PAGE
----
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I'm currently udpating some 2.7x script for 2.8. Everything is going fine except for one thing:

Currently the script uses a class to store some properties like so:

class MySettings(PropertyGroup):

lockHead = BoolProperty(
    name="Enable or Disable",
    description="Lock the head position of the bone",
    default = False
    )

which is registered in the registration part:

def register():
    bpy.types.Scene.my_tool = PointerProperty(type=MySettings)

def unregister():
    del bpy.types.Scene.my_tool

The issue is, Blender 2.8 doesn't want to register it in the Scene. I try to register it in the Window like so :

def register():
    bpy.types.Window.my_tool = PointerProperty(type=MySettings)

def unregister():
    del bpy.types.Window.my_tool

But then I can't get the property elsewhere (if I get it with context.window.my_tool I just have some weird tuple and can't reach the property itself). Here's an example where I try to get them in a separate UI class:

def draw (self, context):

    layout = self.layout

    mytool = context.window.my_tool

    rows = 2
    row = layout.row(align=True)
    row.prop(mytool, "lockHead",  icon='NDOF_DOM', text="Head")

So the question is, where can I register the PropertyGroup class so I can access the properties inside in an other class? Or am I doing something commpletly wrong?

And side question, since the classes are no longer stored in the bpy.types "class", how can I get them?

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Annotations in 2.80

Not sure of the problem here. 2.8 uses annotations, currently not doing so produces a warning message.

Test code to confirm operation in 2.80

import bpy

class MySettings(bpy.types.PropertyGroup):
    # use an annotation
    lockHead : bpy.props.BoolProperty(
        name="Enable or Disable",
        description="Lock the head position of the bone",
        default=False
        )

def register():
    bpy.utils.register_class(MySettings)
    bpy.types.Scene.my_tool = bpy.props.PointerProperty(type=MySettings)

if __name__ == "__main__":
    register()
    print(bpy.context.scene.my_tool.lockHead)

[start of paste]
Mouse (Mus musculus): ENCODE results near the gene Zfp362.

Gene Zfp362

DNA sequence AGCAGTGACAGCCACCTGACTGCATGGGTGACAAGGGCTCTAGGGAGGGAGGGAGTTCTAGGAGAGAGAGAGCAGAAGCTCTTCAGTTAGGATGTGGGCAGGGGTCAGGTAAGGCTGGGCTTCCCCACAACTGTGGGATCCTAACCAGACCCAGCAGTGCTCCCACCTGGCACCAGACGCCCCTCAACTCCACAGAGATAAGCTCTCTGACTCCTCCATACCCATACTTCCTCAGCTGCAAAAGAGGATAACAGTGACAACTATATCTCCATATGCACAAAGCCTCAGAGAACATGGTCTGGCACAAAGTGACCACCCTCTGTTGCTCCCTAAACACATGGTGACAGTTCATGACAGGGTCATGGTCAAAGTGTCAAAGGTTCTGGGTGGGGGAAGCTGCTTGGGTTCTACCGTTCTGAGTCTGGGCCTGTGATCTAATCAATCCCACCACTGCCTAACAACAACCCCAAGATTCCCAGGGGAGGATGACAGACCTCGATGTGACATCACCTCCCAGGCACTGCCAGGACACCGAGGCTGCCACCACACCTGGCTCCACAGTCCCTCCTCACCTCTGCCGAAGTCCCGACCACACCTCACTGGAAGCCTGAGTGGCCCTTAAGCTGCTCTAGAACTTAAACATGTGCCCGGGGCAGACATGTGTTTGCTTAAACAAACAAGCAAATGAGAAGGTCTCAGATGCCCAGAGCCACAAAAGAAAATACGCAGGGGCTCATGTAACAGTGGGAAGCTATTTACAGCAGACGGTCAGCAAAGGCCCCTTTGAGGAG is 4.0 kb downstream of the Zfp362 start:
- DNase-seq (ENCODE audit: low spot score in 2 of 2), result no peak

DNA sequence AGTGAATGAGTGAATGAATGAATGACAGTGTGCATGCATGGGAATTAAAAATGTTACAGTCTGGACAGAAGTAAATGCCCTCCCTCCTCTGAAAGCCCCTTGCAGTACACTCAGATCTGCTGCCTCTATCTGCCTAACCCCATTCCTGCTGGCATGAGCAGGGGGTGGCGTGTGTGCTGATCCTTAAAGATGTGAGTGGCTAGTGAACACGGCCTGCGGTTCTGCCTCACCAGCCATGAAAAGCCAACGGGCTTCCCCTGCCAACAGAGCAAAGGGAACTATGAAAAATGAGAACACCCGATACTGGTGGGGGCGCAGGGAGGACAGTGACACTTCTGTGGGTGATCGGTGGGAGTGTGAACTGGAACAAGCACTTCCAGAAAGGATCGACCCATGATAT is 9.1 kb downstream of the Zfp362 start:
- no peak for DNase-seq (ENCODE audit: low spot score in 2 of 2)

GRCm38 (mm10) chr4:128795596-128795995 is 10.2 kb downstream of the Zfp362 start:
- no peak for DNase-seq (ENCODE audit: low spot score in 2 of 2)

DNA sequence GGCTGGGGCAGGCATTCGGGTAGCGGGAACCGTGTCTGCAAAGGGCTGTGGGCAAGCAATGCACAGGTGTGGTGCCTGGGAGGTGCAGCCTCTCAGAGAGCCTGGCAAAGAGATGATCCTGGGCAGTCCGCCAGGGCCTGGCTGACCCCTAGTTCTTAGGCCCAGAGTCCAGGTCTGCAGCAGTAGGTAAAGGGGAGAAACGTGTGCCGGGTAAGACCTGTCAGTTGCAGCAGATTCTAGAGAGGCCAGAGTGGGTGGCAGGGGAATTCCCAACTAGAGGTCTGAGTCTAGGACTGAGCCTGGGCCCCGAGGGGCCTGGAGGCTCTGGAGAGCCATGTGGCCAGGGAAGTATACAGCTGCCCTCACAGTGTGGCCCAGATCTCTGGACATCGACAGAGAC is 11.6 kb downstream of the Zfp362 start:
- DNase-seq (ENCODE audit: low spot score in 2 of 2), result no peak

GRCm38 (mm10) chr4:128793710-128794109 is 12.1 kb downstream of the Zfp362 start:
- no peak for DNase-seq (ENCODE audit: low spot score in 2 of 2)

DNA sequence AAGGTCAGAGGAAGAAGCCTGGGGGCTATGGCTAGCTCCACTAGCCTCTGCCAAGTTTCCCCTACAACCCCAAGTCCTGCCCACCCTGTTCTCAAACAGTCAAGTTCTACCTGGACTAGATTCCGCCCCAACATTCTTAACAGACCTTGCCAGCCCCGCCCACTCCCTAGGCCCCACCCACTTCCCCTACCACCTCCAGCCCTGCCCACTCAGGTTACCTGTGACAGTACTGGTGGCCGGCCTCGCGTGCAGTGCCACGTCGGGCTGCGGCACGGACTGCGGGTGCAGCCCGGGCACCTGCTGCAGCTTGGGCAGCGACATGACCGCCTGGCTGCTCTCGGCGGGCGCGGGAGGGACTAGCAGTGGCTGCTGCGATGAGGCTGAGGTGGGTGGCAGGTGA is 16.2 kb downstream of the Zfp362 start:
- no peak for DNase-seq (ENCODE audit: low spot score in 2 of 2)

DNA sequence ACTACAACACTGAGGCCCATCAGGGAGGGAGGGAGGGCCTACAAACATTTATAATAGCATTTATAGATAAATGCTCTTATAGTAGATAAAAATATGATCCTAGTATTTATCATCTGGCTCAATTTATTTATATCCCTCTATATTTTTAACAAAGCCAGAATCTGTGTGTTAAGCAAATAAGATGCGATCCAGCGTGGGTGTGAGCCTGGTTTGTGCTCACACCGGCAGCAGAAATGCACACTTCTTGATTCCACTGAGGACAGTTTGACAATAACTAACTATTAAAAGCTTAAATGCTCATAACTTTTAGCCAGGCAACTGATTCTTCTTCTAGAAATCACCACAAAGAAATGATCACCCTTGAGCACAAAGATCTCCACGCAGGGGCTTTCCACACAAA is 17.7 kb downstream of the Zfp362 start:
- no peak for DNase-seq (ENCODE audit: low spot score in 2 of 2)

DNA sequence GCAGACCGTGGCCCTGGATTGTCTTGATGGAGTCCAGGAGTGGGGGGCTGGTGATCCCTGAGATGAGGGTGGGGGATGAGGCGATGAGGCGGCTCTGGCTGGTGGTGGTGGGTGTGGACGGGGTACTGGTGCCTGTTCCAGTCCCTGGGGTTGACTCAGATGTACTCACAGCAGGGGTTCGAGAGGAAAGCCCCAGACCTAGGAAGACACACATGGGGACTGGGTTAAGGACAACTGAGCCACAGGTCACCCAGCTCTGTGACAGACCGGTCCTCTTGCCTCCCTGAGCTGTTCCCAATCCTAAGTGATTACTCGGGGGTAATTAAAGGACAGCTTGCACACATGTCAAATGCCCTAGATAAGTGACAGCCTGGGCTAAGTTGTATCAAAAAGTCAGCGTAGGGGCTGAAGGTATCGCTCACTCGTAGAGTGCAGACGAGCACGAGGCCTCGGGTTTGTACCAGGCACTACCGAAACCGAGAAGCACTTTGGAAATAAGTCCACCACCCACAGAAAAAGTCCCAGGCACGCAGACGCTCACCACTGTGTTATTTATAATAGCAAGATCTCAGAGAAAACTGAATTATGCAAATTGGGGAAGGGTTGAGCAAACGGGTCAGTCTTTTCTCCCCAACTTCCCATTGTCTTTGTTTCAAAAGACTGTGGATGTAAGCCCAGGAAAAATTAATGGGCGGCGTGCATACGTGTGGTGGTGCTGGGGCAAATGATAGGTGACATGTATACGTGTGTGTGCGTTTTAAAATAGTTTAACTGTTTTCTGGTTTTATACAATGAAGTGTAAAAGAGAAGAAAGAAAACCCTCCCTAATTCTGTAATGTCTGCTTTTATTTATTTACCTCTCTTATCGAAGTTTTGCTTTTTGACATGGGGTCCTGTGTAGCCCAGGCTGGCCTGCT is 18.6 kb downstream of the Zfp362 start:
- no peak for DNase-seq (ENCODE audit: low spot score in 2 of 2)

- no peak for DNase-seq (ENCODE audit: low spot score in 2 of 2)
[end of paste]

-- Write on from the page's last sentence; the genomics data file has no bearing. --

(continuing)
Test in console:

>> C.scene.my_tool
bpy.data.scenes['Scene'].my_tool

>>> C.scene.my_tool.lockHead
False

>>> C.scene.my_tool.lockHead = True
>>> C.scene.my_tool.lockHead
True

Trying on bpy.types.Window is an issue. The use of bpy.props is restricted to ID types. As a rule of thumb objects in the bpy.data collections are ID type.. Scene type in bpy.data.scenes. There is no bpy.data.windows for the Window type. (there is the window manager)

>>> isinstance(C.window, bpy.types.ID)
False

>>> isinstance(C.window_manager, bpy.types.ID)
True

>>> bpy.types.WindowManager.my_tool = bpy.types.Scene.my_tool
>>> C.window_manager.my_tool.lockHead
False

Only a rule of thumb test, as shown by a pose bone.

>>> bpy.types.PoseBone.my_tool = bpy.types.Scene.my_tool
>>> C.active_pose_bone
bpy.data.objects['Armature'].pose.bones["Bone"]

>>> C.active_pose_bone.my_tool.lockHead
False

>>> isinstance(C.active_pose_bone, bpy.types.ID)
False

A more robust test, If a blender object doesn't support ID properties, it cannot be used to store custom properties defined with bpy.props

>>> C.window["x"] = 3
Traceback (most recent call last):
  File "<blender_console>", line 1, in <module>
TypeError: bpy_struct[key] = val: id properties not supported for this type
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  • $\begingroup$ Thanks a lot for your very complete answer, I understand a bit better the different types now. The code you gave works well and I found, by comparing, a typo in my code that was at fault... Thanks again everything works fine now ! So if somebody comes one day here, don't forget the () in register() :D $\endgroup$ – Yadoob Dec 31 '18 at 10:59
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An important part of using bpy.types.PropertyGroup class, is you have to register it before you use a bpy.props.PointerProperty on it.
I prefer to register it right after creation:

class MySettings(PropertyGroup):
    prop = BoolProperty()
bpy.utils.register_class(MySettings)
MySettings = bpy.props.PointerProperty(type=MySettings)
    # bpy.types.Scene.MySettings = bpy.props.PointerProperty(type=MySettings)
...

You could essentially place that under the AddonPreferences class, to create prop groups there or even inside an Operator class.
The only reason I can think of where you MUST place anything in register() would be if you wanted to run the commands after the .py file is loaded (to maintain the commonly used "register" name).

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  • 2
    $\begingroup$ It's a matter of good practice vs personal preference. The modules register() method is called when as an addon it is enabled, and unregister() when it is disabled. The idea is to have the addons registered types available when the addon is enabled, and clean up when it is disabled. If put outside as suggested above they will be registered for instance when the app imports the addon as a fake module to investigate its bl_info dictionary for addons list in prefs. Also please look to the question where it specifies the 2.8 version where annotations are used. $\endgroup$ – batFINGER Mar 1 at 7:31

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